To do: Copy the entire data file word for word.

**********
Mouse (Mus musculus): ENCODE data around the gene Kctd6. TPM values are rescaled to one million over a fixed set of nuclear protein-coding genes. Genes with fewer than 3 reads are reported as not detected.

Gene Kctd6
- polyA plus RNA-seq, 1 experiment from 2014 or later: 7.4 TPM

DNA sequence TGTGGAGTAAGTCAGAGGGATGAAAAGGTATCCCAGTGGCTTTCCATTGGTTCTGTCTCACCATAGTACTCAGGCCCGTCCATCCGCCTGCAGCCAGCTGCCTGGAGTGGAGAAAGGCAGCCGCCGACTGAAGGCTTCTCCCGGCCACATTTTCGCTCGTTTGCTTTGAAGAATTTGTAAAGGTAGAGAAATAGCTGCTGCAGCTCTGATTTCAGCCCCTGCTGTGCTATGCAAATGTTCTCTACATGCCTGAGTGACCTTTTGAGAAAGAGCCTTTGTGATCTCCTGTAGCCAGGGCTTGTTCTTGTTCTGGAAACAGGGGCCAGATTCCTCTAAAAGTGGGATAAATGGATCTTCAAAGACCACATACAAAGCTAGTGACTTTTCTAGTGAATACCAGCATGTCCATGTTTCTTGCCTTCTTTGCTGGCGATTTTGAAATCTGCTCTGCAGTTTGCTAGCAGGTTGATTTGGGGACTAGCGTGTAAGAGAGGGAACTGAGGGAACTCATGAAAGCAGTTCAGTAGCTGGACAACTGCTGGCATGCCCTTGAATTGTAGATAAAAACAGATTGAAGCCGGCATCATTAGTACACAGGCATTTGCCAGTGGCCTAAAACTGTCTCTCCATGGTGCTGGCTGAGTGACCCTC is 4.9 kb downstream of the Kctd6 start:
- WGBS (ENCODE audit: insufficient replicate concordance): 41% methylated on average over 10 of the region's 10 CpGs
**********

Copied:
Mouse (Mus musculus): ENCODE data around the gene Kctd6. TPM values are rescaled to one million over a fixed set of nuclear protein-coding genes. Genes with fewer than 3 reads are reported as not detected.

Gene Kctd6
- polyA plus RNA-seq, 1 experiment from 2014 or later: 7.4 TPM

DNA sequence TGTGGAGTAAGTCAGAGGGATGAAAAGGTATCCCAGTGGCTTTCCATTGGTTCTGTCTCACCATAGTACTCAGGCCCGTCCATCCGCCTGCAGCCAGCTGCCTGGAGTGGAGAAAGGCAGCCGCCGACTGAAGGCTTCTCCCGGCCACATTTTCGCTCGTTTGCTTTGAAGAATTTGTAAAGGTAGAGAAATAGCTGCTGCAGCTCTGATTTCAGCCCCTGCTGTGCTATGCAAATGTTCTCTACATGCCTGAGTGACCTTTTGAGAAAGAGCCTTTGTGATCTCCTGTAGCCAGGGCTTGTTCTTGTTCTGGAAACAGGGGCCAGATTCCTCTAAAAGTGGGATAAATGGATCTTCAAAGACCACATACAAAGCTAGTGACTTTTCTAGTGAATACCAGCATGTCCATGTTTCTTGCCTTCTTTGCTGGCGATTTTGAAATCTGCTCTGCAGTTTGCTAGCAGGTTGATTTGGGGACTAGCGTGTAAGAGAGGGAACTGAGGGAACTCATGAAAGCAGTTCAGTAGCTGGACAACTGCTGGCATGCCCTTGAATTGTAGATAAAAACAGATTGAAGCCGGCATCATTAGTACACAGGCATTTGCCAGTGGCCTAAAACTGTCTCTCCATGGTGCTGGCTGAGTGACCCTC is 4.9 kb downstream of the Kctd6 start:
- WGBS (ENCODE audit: insufficient replicate concordance): 41% methylated on average over 10 of the region's 10 CpGs